1. Correlated individual differences in behaviour across ecological contexts, or behavioural syndromes, can theoretically constrain individuals' ability to optimally adjust their behaviour for specific contexts.
2. Female Anelosimus studiosus exhibit a unique behavioural polymorphism: ‘social’ females are tolerant of conspecifics and aggregate in multi-female colonies, while ‘solitary’ females aggressively defend their singleton webs from intrusion by adult female conspecifics. Previous work found that social females are also less aggressive toward prey and are more fearful of predators.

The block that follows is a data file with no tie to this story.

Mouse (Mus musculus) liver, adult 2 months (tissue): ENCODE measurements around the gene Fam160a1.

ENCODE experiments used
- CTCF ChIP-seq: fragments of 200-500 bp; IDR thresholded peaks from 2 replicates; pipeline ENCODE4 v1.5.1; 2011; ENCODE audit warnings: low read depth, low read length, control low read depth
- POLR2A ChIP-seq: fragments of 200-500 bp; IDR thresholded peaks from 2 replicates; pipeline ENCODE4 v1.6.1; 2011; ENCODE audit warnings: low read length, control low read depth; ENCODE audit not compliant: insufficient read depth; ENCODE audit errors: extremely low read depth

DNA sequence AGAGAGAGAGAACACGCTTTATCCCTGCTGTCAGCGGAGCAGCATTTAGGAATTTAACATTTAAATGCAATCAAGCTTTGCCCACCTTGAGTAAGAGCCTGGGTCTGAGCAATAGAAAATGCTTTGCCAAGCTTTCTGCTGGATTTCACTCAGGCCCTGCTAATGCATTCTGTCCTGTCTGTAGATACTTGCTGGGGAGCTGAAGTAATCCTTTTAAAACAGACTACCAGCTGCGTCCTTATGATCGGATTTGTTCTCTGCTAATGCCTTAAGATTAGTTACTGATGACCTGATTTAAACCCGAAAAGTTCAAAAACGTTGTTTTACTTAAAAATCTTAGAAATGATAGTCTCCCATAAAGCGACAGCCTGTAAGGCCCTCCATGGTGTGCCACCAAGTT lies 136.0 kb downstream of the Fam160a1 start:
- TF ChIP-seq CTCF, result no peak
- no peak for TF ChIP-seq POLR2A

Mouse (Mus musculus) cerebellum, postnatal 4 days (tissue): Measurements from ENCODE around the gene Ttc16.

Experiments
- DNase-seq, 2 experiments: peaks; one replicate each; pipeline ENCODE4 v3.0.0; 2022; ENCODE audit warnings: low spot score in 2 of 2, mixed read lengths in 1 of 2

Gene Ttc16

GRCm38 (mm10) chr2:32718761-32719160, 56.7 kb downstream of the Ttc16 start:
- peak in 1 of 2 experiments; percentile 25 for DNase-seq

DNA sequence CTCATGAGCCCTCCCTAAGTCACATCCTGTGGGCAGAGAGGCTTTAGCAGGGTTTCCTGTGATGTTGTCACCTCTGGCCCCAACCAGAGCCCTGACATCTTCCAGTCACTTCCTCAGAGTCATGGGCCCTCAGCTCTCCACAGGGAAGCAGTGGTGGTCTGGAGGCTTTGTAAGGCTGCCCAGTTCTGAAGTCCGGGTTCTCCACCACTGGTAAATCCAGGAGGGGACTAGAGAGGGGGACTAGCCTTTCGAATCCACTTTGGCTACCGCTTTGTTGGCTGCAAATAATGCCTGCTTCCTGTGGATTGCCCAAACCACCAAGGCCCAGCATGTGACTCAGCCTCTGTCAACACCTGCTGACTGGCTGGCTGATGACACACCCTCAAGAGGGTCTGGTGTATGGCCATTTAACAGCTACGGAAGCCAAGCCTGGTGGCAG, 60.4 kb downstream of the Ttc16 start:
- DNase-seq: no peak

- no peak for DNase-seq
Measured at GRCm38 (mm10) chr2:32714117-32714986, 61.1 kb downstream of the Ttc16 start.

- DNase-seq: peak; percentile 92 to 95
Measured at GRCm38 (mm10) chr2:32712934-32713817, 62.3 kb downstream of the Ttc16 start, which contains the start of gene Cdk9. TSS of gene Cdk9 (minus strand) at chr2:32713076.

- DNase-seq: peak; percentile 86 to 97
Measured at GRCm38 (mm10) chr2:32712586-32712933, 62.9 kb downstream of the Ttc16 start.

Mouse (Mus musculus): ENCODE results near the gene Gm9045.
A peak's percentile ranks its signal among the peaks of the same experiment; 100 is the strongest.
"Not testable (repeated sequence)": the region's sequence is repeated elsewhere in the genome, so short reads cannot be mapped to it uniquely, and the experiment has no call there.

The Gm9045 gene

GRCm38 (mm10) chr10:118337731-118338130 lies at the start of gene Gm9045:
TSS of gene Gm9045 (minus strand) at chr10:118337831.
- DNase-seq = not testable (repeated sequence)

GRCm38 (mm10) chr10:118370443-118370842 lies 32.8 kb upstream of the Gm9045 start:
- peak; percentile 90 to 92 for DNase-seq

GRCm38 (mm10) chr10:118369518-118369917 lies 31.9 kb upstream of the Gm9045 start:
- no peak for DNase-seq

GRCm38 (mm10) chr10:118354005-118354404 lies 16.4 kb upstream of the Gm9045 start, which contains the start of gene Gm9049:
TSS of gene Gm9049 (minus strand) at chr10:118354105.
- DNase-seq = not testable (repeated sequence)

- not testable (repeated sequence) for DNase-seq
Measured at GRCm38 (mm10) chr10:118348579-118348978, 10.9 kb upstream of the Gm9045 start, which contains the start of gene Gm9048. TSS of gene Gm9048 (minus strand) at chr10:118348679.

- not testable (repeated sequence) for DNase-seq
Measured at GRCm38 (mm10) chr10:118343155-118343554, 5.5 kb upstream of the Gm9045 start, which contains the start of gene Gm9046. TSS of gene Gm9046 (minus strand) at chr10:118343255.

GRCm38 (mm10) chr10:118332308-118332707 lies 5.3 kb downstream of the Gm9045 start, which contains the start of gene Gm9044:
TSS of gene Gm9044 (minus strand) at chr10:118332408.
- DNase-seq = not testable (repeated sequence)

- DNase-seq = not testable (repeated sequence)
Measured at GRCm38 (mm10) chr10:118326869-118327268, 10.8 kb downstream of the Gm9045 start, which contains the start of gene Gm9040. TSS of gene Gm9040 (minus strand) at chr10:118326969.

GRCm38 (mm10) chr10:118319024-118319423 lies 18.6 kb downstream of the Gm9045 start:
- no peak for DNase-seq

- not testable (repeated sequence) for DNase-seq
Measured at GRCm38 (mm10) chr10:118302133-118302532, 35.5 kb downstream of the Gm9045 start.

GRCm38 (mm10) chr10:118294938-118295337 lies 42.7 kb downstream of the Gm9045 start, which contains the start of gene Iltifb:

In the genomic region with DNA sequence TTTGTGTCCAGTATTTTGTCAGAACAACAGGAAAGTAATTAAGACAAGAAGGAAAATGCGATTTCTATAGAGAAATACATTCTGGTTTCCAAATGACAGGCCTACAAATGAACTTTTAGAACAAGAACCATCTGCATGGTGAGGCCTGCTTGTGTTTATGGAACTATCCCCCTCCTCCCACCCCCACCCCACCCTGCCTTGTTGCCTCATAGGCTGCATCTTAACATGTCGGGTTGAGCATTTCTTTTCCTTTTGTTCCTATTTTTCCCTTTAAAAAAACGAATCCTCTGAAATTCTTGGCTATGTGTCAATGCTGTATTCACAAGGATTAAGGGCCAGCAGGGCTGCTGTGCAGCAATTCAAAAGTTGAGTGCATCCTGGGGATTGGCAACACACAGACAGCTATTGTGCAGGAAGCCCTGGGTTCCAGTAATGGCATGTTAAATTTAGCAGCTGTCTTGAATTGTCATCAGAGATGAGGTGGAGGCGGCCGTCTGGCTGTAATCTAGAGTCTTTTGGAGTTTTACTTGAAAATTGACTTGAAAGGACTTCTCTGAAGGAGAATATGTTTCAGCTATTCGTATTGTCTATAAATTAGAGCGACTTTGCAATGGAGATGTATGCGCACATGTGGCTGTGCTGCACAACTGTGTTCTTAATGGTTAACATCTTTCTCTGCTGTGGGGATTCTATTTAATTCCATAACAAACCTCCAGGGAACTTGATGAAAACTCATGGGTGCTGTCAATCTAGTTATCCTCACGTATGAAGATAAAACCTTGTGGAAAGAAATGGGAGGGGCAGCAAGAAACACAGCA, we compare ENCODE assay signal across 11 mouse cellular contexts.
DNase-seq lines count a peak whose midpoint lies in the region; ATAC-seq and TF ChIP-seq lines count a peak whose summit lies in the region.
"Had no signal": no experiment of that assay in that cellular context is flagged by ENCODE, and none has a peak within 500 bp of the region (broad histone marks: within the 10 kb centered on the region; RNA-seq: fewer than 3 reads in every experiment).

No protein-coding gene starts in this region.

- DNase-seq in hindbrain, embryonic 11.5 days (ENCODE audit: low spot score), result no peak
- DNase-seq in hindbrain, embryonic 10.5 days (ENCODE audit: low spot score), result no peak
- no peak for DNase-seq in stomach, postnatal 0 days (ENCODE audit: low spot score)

3. In this study we quantify potential fitness consequences of these correlated behaviours by examining the potential and realised fecundities of the two phenotypes in naturally occurring colonies, and by quantifying their ability to rear offspring as singleton individuals.
4. There were no differences in the fecundities of laboratory-reared females between the phenotypes, nor were there differences in field-collected brooding females from naturally occurring solitary and social nests.
5. Brooding females from solitary and social colonies that were isolated in new nests for the growing season were both capable of rearing their broods; however, females from solitary nests had significantly greater success.
6. These results suggest a fitness consequence to the reduced-aggression syndrome of social females that may represent a general impediment to the evolution of sociality in spiders.